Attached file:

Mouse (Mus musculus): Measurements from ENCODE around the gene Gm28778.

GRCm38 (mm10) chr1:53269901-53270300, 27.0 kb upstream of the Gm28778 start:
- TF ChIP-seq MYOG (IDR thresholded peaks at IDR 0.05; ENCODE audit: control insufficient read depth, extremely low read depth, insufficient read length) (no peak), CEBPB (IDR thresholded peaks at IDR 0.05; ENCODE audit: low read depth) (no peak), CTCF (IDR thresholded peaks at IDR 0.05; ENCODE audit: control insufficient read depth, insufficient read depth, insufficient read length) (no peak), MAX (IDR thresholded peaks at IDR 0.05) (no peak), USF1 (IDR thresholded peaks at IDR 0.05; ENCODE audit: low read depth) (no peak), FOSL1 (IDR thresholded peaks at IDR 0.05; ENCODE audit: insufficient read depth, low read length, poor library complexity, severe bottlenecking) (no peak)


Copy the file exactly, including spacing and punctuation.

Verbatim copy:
Mouse (Mus musculus): Measurements from ENCODE around the gene Gm28778.

GRCm38 (mm10) chr1:53269901-53270300, 27.0 kb upstream of the Gm28778 start:
- TF ChIP-seq MYOG (IDR thresholded peaks at IDR 0.05; ENCODE audit: control insufficient read depth, extremely low read depth, insufficient read length) (no peak), CEBPB (IDR thresholded peaks at IDR 0.05; ENCODE audit: low read depth) (no peak), CTCF (IDR thresholded peaks at IDR 0.05; ENCODE audit: control insufficient read depth, insufficient read depth, insufficient read length) (no peak), MAX (IDR thresholded peaks at IDR 0.05) (no peak), USF1 (IDR thresholded peaks at IDR 0.05; ENCODE audit: low read depth) (no peak), FOSL1 (IDR thresholded peaks at IDR 0.05; ENCODE audit: insufficient read depth, low read length, poor library complexity, severe bottlenecking) (no peak)